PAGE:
Business trips present great opportunities to gain experience and broaden your horizon. But they can also be quite challenging, especially when you are travelling with your boss. Julian Earwaker shares some do's and don'ts to keep in mind while you are on the road.
If you were chosen to go along on a business trip, it's because you're supposed to be part of the solution — never part of the problem," says Carolyn W. Paddock, travel expert, talking to the HuffPost. "And your boss wants to be sure that he or she can count on you to represent him/her appropriately."
Business travel presents challenges and opportunities, and never more so than when your companion for the trip is your manager. So how can you make the most of the experience? Start by remembering at all times that you are with your boss and at work, says Paddock. Her tips include being punctual, looking smart, not complaining (even when things don't work out as planned), limiting your alcohol consumption, and keeping your personal phone or social media use to a minimum.
Writing for the Reader's Digest, Ian Landau emphasizes the importance of communication. "When things don't go as planned, say something," Landau says. "If you find yourself lost or in over your head, ask questions. Most managers love to give advice and recommendations."
It can also be a good idea to prepare a "safe list" of topics of conversation (food, weather, sport, TV viewing). It's about forming the right sort of connections between you and your boss. "You shouldn't open up to them like you do [to] your best friend, but remember they're human and have a life beyond the office," says Emily Howard of ChoiceHotels.com. "Friendly conversation may even lead you to realize the two of you have shared interests or goals, and it may even give you insight into how they approach their work."
Business travel is a chance for you to show your boss what you can do and who you are when away from the office. But it is important to know what is expected of you. Meet with your boss before the trip, advises Barbara Pachter, author of The Essentials of Business Etiquette, talking to CNN. Pachter says it is important to know from the start who will be responsible for such tasks as booking tickets and scheduling meetings. You should also discuss with your boss which of you pays for things like hotels, restaurants and transportation.
Sue Bryant of CountryNavigator.com points to how behaviour differs from country to country and from culture to culture. "If you are travelling in Asia, for example, where meetings follow strict protocol, adopt this local culture," says Bryant. "You may banter freely with your boss in the office but in countries like China or Japan, junior employees are expected to defer to the boss and in meetings, let them lead the conversation. Do not contradict your superior in front of clients, as it will cause them a serious loss of face. Age and status need to be respected."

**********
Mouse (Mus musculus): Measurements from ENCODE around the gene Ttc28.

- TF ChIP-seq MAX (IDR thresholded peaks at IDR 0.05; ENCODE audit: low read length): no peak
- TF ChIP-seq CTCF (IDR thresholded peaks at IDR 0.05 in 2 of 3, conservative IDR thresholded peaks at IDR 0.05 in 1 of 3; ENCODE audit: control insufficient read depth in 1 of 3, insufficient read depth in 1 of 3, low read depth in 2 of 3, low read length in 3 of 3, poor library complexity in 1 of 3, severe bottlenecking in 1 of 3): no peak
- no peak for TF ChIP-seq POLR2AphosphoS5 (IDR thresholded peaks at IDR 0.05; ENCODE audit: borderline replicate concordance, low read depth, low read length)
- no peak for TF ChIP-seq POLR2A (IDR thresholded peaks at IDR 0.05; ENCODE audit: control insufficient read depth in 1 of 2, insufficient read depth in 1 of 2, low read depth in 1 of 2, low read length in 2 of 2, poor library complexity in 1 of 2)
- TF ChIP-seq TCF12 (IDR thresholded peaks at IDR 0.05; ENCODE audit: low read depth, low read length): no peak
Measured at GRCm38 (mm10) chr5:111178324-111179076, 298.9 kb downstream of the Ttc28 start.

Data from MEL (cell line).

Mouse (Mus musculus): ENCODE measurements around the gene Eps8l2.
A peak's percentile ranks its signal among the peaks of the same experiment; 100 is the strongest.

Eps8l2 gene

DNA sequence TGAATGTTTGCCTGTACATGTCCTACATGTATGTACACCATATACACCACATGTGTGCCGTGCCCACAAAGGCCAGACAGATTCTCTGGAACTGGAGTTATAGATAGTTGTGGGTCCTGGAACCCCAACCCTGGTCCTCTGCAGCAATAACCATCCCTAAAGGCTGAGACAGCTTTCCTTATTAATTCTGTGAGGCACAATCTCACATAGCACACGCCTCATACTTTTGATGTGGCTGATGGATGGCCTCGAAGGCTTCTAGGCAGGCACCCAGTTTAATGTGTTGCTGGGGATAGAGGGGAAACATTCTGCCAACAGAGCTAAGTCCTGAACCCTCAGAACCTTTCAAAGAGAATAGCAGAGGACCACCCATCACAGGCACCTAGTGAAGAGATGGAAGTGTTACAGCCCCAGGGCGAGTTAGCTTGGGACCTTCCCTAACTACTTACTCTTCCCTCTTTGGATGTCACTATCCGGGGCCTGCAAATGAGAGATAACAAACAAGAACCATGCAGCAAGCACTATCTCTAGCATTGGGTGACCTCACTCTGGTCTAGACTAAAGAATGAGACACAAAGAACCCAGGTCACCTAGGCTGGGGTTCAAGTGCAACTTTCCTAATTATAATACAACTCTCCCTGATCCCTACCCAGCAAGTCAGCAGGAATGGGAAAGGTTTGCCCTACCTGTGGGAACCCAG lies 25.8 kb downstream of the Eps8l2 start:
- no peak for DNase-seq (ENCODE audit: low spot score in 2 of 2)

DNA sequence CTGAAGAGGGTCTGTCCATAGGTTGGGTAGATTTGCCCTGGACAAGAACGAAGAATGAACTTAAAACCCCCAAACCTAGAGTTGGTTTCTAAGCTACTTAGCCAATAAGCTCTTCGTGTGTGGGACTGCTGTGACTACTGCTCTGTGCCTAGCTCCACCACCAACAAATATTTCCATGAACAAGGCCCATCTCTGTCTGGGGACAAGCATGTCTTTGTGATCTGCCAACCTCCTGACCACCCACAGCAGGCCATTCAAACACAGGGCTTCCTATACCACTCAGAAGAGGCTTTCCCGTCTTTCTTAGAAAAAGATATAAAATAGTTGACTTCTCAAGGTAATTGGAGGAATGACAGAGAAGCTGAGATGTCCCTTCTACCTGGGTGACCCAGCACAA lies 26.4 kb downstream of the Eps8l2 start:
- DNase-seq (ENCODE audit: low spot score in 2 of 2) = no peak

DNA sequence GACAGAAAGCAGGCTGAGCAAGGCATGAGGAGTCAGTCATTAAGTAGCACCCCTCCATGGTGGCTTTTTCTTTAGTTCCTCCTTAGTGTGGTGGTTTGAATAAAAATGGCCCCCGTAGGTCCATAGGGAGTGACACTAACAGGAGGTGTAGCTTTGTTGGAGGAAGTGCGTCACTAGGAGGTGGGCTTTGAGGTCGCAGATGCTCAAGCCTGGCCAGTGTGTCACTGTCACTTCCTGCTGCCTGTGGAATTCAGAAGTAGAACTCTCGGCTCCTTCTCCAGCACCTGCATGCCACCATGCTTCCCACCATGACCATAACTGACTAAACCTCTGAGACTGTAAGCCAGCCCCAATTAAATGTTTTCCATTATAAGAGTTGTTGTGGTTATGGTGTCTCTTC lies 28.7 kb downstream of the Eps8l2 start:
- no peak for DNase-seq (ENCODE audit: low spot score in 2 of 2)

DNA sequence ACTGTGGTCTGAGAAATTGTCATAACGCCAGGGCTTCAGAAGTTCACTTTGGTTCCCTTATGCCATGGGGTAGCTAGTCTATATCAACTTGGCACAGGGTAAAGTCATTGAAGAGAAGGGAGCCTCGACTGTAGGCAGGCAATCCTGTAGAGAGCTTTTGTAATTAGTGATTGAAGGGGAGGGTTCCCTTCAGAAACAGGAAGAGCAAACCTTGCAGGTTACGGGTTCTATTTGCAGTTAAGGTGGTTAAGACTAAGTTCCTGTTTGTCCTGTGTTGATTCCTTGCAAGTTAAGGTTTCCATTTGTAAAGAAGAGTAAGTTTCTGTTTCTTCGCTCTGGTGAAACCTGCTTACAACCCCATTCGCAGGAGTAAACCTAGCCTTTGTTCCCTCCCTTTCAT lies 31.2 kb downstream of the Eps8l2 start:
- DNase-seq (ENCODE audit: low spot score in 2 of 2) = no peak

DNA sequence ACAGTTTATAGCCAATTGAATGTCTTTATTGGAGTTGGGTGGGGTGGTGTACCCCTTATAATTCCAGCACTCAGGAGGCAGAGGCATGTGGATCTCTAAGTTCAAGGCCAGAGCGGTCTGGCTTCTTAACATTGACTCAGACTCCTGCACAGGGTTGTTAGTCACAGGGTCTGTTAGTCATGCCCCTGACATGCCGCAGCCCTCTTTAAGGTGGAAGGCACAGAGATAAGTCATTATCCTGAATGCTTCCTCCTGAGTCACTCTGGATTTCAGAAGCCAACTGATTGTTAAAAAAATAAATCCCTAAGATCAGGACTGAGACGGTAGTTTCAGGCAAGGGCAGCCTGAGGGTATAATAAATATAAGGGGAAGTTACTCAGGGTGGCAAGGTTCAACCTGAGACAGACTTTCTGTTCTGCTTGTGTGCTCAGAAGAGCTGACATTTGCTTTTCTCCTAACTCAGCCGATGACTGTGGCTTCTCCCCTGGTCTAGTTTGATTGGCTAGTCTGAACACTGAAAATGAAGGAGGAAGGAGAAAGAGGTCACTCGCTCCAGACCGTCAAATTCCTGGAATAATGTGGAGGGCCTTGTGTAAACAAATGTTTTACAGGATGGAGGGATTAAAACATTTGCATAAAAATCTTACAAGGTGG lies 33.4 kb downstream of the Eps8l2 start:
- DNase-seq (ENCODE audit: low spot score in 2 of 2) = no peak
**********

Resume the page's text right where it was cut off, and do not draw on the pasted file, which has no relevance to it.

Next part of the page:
There's someone else who might need reassurance, too. The idea that you will be spending time away with a senior work colleague can put pressure on relationships at home. "The spouse or partner left behind can feel angry and resentful," Dr Scott Cohen, University of Surrey, told CNN. He suggests managing expectations (it might not be possible to call because of time differences or scheduled meetings) and planning before the trip as a family or couple.
So, what about the boss's perspective? "It's easy to forget that you were once in your employee's shoes," writes Monique Claiborne, finance and business travel expert, at Inc.com. She suggests that, as the boss, you should make time to stop talking about work and interact with your employee as an individual, and that you should give them enough space, whether during travel or in their free time. And finally, says Claiborne, let employees know that they don't need to follow your every move, the clothes you wear or what you say. "There is enough pressure already travelling with the boss," she says. "These little moments can go a long way."
With or without the boss, business trips are a chance to escape your routine, and should be enjoyed. They are not holidays, but there is no reason why you shouldn't make the most of your travels.
Avi Meir of TravelPerk.com identifies a growing trend: business-leisure travel, or "bleisure", adding personal relaxation time to work trips. "If taking an extra couple [of] relaxation days will recharge you and make you a stronger asset upon return, your boss will understand," Meir explains.
"By extending your trip and covering your own costs on the additional days, you might even save your company money on airfare," he adds.
Who knows? Maybe your boss will be doing the same.